After a motorcycle accident, Master Sergeant Stalnaker started having symptoms of traumatic brain injury, or TBI. He tells his story about his symptoms and his road to recovery from physical and emotional wounds as a result.

Recommended Content:

Traumatic Brain Injury

One Airman's Recovery from TBI

Video
3/9/2022
One Airman's Recovery from TBI

After a motorcycle accident, Master Sergeant Stalnaker started having symptoms of traumatic brain injury, or TBI. He tells his story about his symptoms and his road to recovery from physical and emotional wounds as a result. If you’re experiencing symptoms of TBI, visit health.mil/TBI to learn about the resources available to you.

Recommended Content:

Brain Injury Awareness To Improve Readiness | Traumatic Brain Injury | Brain Injury Awareness Month

A Retired Navy SEAL Discusses his TBI

Video
3/9/2022
A Retired Navy SEAL Discusses his TBI

Retired Navy SEAL Edward Rasmussen discusses his TBI, and urges others to seek treatment if they have symptoms. If you’re experiencing symptoms of TBI, visit health.mil/TBI to learn about the resources available to you.

Recommended Content:

Brain Injury Awareness To Improve Readiness | Traumatic Brain Injury | Brain Injury Awareness Month

TBI Prevention

Video
2/9/2022
TBI Prevention

It is important for everyone to remember that we only have one brain. That means taking the necessary to protect your brain when engaging in sports, driving, or during exercises while on-duty.

Recommended Content:

Traumatic Brain Injury

PRA Training Video 6: The Return to Duty Screening

Video
7/22/2021
PRA Training Video 6: The Return to Duty Screening

In this lesson, we cover how to perform the Return to Duty, or RTD screening, which now includes both vestibular/physical and neurocognitive examinations. The purpose of the RTD screening is to objectively measure whether a service member is ready for return to full duty. Each video in the Progressive Return to Activity training series is designed to support primary care providers' ability to manage concussion/traumatic brain injury (TBI).

Recommended Content:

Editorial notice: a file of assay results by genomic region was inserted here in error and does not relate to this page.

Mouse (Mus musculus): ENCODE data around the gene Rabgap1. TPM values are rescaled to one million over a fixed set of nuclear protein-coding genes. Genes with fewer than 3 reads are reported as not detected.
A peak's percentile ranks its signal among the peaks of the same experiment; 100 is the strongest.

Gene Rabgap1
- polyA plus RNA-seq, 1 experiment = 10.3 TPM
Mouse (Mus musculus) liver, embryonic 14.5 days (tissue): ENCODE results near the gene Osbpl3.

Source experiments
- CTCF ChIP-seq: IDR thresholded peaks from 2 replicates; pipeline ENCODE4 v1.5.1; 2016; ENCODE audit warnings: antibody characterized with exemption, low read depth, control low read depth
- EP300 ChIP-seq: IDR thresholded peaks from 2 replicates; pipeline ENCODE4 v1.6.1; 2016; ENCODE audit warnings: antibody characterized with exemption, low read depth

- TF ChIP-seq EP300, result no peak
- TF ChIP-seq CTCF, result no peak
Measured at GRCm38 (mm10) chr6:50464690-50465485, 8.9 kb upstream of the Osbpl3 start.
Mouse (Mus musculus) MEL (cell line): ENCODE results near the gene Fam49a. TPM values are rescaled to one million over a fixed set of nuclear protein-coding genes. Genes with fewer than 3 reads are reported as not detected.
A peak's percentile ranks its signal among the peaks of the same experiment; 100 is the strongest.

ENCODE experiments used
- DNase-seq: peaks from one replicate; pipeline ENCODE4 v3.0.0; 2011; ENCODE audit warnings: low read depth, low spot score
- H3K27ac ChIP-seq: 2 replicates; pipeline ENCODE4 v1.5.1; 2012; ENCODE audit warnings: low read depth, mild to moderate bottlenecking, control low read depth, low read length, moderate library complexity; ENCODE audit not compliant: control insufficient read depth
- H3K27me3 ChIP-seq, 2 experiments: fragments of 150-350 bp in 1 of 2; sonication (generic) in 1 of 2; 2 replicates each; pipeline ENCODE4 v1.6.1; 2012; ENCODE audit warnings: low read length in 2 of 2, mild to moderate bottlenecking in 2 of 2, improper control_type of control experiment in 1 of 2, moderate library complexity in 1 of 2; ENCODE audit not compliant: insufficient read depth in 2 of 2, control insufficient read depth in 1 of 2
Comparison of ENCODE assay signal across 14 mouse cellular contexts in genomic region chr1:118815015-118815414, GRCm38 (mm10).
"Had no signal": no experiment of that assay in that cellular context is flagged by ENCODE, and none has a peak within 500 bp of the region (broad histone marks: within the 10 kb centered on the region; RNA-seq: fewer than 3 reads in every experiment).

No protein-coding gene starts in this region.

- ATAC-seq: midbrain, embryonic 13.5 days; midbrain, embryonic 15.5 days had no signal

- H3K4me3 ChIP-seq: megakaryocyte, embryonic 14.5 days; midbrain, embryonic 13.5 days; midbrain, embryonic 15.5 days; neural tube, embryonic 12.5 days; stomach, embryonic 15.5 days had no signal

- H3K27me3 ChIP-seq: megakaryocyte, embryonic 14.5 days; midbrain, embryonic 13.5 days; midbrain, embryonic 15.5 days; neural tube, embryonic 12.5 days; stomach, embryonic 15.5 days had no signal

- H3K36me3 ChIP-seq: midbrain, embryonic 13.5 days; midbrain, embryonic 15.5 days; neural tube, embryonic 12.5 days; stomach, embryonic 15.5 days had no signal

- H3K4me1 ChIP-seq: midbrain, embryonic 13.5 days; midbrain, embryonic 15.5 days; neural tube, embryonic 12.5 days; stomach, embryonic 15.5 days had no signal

Traumatic Brain Injury Center of Excellence | TBI Provider Resources | Provider Education | Traumatic Brain Injury

PRA Training Video 8: Clinical Case Scenario

Video
7/22/2021
PRA Training Video 8: Clinical Case Scenario

This is an interactive clinical case scenario to test your understanding in applying the Progressive Return to Activity (PRA). We hope this will help medical providers become more familiar with the PRA process when treating service members with concussion. Each video in the PRA training series is designed to support primary care providers' ability to manage concussion/traumatic brain injury (TBI).

Recommended Content:

Traumatic Brain Injury Center of Excellence | TBI Provider Resources | Provider Education | Traumatic Brain Injury

PRA Training Video 3: Understanding Relative Rest

Video
7/22/2021
PRA Training Video 3: Understanding Relative Rest

In this lesson we explain the differences between complete rest and relative rest in a staged concussion recovery process, and provide examples of activities that promote relative rest. The revised Progressive Return to Activity (PRA) Clinical Recommendation uses the term 'relative rest' to emphasize the importance of early introduction of physical and cognitive activities that do not provoke symptoms following TBI. Each video in the PRA training series is designed to support primary care providers' ability to manage concussion/traumatic brain injury (TBI).

Recommended Content:

Traumatic Brain Injury Center of Excellence | TBI Provider Resources | Provider Education | Traumatic Brain Injury

PRA Training Video 7: Symptom-Guided Management and Specialty Referral Guidance Tables

Video
7/22/2021
PRA Training Video 7: Symptom-Guided Management and Specialty Referral Guidance Tables

This lesson covers how to use the Progressive Return to Activity, or PRA's Symptom-Guided Management and Specialty Referral Guidance tables. This lesson also details primary care management strategies for service members who are not progressing as expected in the PRA. Each video in the Progressive Return to Activity training series is designed to support primary care providers' ability to manage concussion/traumatic brain injury (TBI).

Recommended Content:

Traumatic Brain Injury Center of Excellence | TBI Provider Resources | Provider Education | Traumatic Brain Injury

PRA Training Video 1: PRA Overview

Video
7/22/2021
PRA Training Video 1: PRA Overview